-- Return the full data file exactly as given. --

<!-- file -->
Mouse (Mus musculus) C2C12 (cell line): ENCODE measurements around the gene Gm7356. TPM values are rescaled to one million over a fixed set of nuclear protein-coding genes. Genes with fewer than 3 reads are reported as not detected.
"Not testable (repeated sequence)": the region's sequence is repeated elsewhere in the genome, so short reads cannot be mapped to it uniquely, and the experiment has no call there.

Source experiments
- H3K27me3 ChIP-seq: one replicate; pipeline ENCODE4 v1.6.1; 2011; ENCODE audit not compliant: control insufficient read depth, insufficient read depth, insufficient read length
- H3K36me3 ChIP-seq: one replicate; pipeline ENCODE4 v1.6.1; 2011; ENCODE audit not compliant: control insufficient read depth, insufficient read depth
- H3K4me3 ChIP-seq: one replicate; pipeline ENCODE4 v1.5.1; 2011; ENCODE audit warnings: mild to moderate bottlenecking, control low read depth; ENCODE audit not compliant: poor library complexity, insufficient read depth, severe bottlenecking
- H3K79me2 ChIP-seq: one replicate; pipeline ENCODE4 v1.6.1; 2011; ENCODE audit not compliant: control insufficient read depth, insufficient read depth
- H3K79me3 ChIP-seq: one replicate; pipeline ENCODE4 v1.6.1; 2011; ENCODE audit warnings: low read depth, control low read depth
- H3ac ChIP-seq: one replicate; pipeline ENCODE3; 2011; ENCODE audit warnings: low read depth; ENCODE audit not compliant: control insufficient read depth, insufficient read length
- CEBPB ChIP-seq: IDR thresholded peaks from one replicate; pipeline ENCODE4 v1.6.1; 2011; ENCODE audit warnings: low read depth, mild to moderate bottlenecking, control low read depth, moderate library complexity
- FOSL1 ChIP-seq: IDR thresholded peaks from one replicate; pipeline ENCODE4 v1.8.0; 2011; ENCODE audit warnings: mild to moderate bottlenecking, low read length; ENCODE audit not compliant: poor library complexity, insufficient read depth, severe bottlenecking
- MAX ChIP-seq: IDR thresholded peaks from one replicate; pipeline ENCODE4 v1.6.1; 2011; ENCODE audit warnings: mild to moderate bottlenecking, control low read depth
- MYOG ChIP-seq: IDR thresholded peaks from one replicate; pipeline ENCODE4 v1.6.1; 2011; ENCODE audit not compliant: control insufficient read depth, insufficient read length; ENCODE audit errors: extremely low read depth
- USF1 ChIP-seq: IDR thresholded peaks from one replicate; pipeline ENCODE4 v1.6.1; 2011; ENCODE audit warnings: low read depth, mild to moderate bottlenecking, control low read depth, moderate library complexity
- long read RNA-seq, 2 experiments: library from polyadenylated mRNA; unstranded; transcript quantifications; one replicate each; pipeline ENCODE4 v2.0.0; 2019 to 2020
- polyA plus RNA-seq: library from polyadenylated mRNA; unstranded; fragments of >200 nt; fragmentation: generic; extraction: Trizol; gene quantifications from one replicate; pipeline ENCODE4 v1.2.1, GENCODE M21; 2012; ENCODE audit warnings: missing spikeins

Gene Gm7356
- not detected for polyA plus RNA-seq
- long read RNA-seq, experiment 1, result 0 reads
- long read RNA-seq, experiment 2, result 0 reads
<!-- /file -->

Mouse (Mus musculus) C2C12 (cell line): ENCODE measurements around the gene Gm7356. TPM values are rescaled to one million over a fixed set of nuclear protein-coding genes. Genes with fewer than 3 reads are reported as not detected.
"Not testable (repeated sequence)": the region's sequence is repeated elsewhere in the genome, so short reads cannot be mapped to it uniquely, and the experiment has no call there.

Source experiments
- H3K27me3 ChIP-seq: one replicate; pipeline ENCODE4 v1.6.1; 2011; ENCODE audit not compliant: control insufficient read depth, insufficient read depth, insufficient read length
- H3K36me3 ChIP-seq: one replicate; pipeline ENCODE4 v1.6.1; 2011; ENCODE audit not compliant: control insufficient read depth, insufficient read depth
- H3K4me3 ChIP-seq: one replicate; pipeline ENCODE4 v1.5.1; 2011; ENCODE audit warnings: mild to moderate bottlenecking, control low read depth; ENCODE audit not compliant: poor library complexity, insufficient read depth, severe bottlenecking
- H3K79me2 ChIP-seq: one replicate; pipeline ENCODE4 v1.6.1; 2011; ENCODE audit not compliant: control insufficient read depth, insufficient read depth
- H3K79me3 ChIP-seq: one replicate; pipeline ENCODE4 v1.6.1; 2011; ENCODE audit warnings: low read depth, control low read depth
- H3ac ChIP-seq: one replicate; pipeline ENCODE3; 2011; ENCODE audit warnings: low read depth; ENCODE audit not compliant: control insufficient read depth, insufficient read length
- CEBPB ChIP-seq: IDR thresholded peaks from one replicate; pipeline ENCODE4 v1.6.1; 2011; ENCODE audit warnings: low read depth, mild to moderate bottlenecking, control low read depth, moderate library complexity
- FOSL1 ChIP-seq: IDR thresholded peaks from one replicate; pipeline ENCODE4 v1.8.0; 2011; ENCODE audit warnings: mild to moderate bottlenecking, low read length; ENCODE audit not compliant: poor library complexity, insufficient read depth, severe bottlenecking
- MAX ChIP-seq: IDR thresholded peaks from one replicate; pipeline ENCODE4 v1.6.1; 2011; ENCODE audit warnings: mild to moderate bottlenecking, control low read depth
- MYOG ChIP-seq: IDR thresholded peaks from one replicate; pipeline ENCODE4 v1.6.1; 2011; ENCODE audit not compliant: control insufficient read depth, insufficient read length; ENCODE audit errors: extremely low read depth
- USF1 ChIP-seq: IDR thresholded peaks from one replicate; pipeline ENCODE4 v1.6.1; 2011; ENCODE audit warnings: low read depth, mild to moderate bottlenecking, control low read depth, moderate library complexity
- long read RNA-seq, 2 experiments: library from polyadenylated mRNA; unstranded; transcript quantifications; one replicate each; pipeline ENCODE4 v2.0.0; 2019 to 2020
- polyA plus RNA-seq: library from polyadenylated mRNA; unstranded; fragments of >200 nt; fragmentation: generic; extraction: Trizol; gene quantifications from one replicate; pipeline ENCODE4 v1.2.1, GENCODE M21; 2012; ENCODE audit warnings: missing spikeins

Gene Gm7356
- not detected for polyA plus RNA-seq
- long read RNA-seq, experiment 1, result 0 reads
- long read RNA-seq, experiment 2, result 0 reads